[opendtv] Re: Is 'Fair Use' in Peril?

  • From: Craig Birkmaier <craig@xxxxxxxxx>
  • To: opendtv@xxxxxxxxxxxxx
  • Date: Sat, 4 Dec 2004 09:03:45 -0500

At 4:59 PM -0500 12/3/04, Manfredi, Albert E wrote:
>Craig Birkmaier wrote:
>>  Bottom line, it is EASY to demonstrate that direct
>>  sales revenues are already far, far greater than
>>  the revenues after the direct sales period for
>>  theatrical and certain kinds of TV releases (e.g
>>  the episodic programs created for paid services
>>  like HBO and Showtime.
>Sure, for certain types of content, as you list. But
>not for typical broadcast fare, I wouldn't think.
>For example, are direct DVD sales of West Wing
>making NBC more revenue than the weekly broadcasts
>do? I expect not.

Correct. For these kinds of programs direct sales are still a less 
important factor that revenues from syndication, which typically are 
larger than the revenues generated from the network runs. Of course, 
this may not be true for series that flop, and thus are not 
attractive to the syndication market - these are just money losers.

>I understand your idea of the waterfall (from
>direct sales to broadcast distribution, in that
>order of precedence). But that doesn't really change
>anything about whether Congress should or should not
>allow wholesale zapping of ads.

Your premise in this discussion was in essence: "if paying for 
programming by inserting commercials becomes ineffective due to 
commercial zapping, how will the content be paid for?"

The point of my responses is that alternatives to advertiser 
supported programming are already commonplace; consumers have 
demonstrated their disdain for commercials by paying directly for 
content. If you doubt this, just add up the revenues from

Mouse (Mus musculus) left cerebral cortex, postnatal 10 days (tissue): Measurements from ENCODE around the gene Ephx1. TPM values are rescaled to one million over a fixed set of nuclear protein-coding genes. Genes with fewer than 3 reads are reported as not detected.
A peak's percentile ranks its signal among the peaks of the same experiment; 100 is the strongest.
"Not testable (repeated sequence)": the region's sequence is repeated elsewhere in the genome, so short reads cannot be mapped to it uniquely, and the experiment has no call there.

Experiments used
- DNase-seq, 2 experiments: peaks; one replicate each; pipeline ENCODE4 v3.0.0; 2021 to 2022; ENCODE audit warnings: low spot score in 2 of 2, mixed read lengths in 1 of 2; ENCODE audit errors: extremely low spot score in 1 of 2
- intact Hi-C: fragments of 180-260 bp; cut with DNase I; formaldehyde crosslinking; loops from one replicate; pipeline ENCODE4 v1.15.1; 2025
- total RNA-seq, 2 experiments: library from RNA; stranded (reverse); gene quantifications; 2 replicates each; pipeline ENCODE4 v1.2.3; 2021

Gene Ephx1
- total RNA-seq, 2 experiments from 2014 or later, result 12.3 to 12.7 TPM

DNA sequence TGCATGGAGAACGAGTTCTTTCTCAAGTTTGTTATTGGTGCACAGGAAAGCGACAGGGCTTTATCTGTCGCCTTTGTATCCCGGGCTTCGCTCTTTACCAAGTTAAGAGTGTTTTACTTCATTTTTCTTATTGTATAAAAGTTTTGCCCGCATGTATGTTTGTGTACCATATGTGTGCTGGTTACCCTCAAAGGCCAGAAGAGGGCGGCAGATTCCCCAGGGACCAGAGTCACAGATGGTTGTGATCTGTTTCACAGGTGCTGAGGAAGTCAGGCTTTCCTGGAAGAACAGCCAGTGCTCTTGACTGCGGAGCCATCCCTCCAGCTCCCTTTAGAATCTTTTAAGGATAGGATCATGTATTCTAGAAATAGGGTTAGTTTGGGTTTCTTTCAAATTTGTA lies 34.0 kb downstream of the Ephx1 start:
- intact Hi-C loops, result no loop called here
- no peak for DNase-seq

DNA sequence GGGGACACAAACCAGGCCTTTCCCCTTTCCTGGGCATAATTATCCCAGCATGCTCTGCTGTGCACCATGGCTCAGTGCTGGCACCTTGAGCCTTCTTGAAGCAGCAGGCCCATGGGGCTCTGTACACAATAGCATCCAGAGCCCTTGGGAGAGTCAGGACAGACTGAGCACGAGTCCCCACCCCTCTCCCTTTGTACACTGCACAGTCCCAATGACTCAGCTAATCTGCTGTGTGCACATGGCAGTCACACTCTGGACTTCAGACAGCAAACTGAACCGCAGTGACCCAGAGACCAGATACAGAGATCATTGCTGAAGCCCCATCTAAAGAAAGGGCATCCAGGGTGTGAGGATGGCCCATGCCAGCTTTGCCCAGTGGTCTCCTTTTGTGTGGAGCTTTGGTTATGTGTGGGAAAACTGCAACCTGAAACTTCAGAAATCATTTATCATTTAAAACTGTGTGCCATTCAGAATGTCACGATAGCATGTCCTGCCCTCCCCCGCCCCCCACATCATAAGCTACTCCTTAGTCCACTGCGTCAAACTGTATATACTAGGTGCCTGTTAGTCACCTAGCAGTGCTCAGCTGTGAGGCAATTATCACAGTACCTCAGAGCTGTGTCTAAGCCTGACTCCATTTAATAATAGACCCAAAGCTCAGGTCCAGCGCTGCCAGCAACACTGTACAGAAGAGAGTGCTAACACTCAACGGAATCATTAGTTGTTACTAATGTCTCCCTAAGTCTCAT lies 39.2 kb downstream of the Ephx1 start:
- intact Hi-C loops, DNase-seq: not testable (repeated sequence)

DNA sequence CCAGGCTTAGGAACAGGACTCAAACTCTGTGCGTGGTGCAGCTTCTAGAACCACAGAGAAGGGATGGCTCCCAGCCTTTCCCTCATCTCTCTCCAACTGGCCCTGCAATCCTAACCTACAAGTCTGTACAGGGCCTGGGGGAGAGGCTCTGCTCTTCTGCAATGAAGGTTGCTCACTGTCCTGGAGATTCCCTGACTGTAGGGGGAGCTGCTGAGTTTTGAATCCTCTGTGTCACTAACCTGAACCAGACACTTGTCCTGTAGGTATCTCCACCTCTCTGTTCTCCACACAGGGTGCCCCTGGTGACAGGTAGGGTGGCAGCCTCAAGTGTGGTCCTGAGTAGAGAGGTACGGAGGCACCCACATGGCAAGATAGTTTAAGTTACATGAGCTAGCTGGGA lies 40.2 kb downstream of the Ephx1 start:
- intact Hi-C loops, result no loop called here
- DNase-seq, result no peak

subscriptions to multi-channel services and packaged media. The total 
is significantly larger than the combined revenues of U.S. networks 
and broadcasters, which account for just a bit more than 25% of the 
money consumers spend on theatrical and television entertainment 

Here is a source for the revenues I am using to come up with this statistic.


Broadcast radio - $14.87B
Broadcast TV - $37B
Cable subscriptions including PPV and Premium - $43.5B
Theatrical Box office - $9.3B
Sales and rentals of packaged TV/Film programming - $23.8B
Sales of packaged audio - $9.1B
Concert revenues - $2.5B

Total revenues ~$140B

As this relates to potential Congressional action regarding 
commercial zapping, it is clear that this would not have a huge 
impact on the market; we have already established the fact that only 
a small percentage of commercials are zapped. Forcing people to watch 
commercials is not likely to drive more revenue into this channel of 
distribution. Just the opposite could be true if consumers react by 
moving their entertainment expenditures to alternatives that are not 
filled with commercials.

I think it far more likely that advertisers will be the ones calling 
the shots here. I would also note from the source cited above that 
total annual advertising expenditures are about $266B, thus ad 
supported TV represents only about 14% of total advertising 
expenditures.  Advertisers will move their money where it provides 
the best return on investment. As this relates to this thread, I 
believe that the PVR and related technologies will cause advertising 
to change. The money will move to new forms of ads that are less 
intrusive, while simultaneously being more targeted to the needs of 
the viewer.

Congress does not need to mess with this - but they may try. This is 
a classic case of a new technology causing disruption of a legacy 
market. The marketplace will deal with this.


>>  I think this has already happened Bert. There are
>>  MANY ways to buy content directly today. 85% of
>>  the country pays for a multichannel advertiser
>>  supported TV service, and about 30 % pay for premium
>>  channels.
>>  Now people are paying about $10/month for satellite
>>  radio. The PRIMARY motivation to date has been to
>>  avoid ads.
>That won't last. Just as cable TV had to add ever more
>ads, to show an increase in revenues without simply
>jacking up monthly fees, I will predict the same will
>happen to satellite radio.
>What matters in all of this is that *even* for
>subscription media, the advertizing model has to work.
>I don't expect that Congress would allow people to
>create ways to bypass the checkout counter in your
>local Giant Food supermarket. *Even if* the
>supermarket were on the decline as a way of selling
>food, I seriously doubt Congress would permit people
>to develop ways of walking out without paying. (Please,
>no outbursts about food stamps.)
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